William Cook

Anonymous, in Biographical Dictionary of Living Writers (1816) 74.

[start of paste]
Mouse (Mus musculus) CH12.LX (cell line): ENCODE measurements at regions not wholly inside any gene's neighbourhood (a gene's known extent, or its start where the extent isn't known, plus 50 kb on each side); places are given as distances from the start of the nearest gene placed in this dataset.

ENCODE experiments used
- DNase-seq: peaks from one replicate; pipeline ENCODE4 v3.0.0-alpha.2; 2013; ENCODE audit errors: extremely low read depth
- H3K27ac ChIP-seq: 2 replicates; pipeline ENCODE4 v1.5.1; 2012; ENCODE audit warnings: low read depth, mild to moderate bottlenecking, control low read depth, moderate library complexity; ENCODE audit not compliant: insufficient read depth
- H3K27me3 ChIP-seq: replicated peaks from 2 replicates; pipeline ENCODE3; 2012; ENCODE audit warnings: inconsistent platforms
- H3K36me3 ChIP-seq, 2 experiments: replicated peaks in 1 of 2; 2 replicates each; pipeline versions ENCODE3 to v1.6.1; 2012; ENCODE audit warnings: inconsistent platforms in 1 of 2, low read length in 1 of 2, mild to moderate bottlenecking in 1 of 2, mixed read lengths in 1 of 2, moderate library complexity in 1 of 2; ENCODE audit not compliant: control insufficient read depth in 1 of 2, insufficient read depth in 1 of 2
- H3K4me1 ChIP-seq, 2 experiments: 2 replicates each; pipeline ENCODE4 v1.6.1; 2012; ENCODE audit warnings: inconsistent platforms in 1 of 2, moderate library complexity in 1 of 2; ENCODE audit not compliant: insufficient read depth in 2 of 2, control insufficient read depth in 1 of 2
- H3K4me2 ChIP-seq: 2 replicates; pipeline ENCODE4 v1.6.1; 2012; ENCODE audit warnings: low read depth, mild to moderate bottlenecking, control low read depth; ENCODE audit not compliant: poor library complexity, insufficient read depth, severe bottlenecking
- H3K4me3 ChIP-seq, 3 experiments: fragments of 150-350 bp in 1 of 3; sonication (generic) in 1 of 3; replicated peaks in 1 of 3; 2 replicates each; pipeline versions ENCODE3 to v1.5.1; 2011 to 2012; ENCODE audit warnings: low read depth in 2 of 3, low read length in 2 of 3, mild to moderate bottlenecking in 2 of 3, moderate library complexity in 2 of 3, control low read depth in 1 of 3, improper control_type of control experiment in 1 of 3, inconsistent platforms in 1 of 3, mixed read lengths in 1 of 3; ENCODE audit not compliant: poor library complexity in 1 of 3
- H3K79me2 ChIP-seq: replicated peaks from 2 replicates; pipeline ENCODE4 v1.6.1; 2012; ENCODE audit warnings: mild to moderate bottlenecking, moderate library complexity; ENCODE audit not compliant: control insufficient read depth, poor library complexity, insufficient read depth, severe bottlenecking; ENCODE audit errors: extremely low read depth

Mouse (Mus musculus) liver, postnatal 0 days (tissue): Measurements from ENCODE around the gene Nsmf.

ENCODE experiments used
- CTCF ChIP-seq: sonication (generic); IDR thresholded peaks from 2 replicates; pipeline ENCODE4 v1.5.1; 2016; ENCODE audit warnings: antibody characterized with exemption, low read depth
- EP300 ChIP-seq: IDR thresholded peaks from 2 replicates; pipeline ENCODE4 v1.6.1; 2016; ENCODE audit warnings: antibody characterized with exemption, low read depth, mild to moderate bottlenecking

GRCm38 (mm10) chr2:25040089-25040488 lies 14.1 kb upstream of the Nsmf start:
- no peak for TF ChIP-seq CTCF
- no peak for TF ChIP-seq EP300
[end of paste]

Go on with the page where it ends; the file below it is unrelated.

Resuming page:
WILLIAM COOKE, Esq. of Lincoln's Inn, Barrister at Law, a native of Cork, first educated at the Grammar School of that city, and afterwards under a private tutor. He was destined for the business of his maternal grandfather, a manufacturer of woolen yarns, but on the death of his first wife at the age of 22, he repaired to London, entered himself a student at the Middle Temple, and was called to the bar about 1776. He took to his second wife a sister of the late Major Galway, who died commander of Trichinopoly. His publications are: The Elements of Dramatic Criticism, 8vo, 1775 — The Art of Living in London, a poem, .... — Memoirs of Hidebrand Freeman, Esq.... — The Capricious Lady, com. [altered from Beaumont and Fletcher's Scornful Lady,] 8vo. 1783. — The Bankrupt Laws, 2 v. 8vo. 1788. 5th edit. 2 v. roy. 8vo. 1804. Supplement to the 5th edit. 8vo. 1809. — Conversation, a didactic poem, 4to. 1796, 2d ed. cr. 8vo. 1807. — Memoirs of Charles Macklin, 8vo.... — Memoirs of Sam. Foote, 3 v. fc. 8vo. 1805.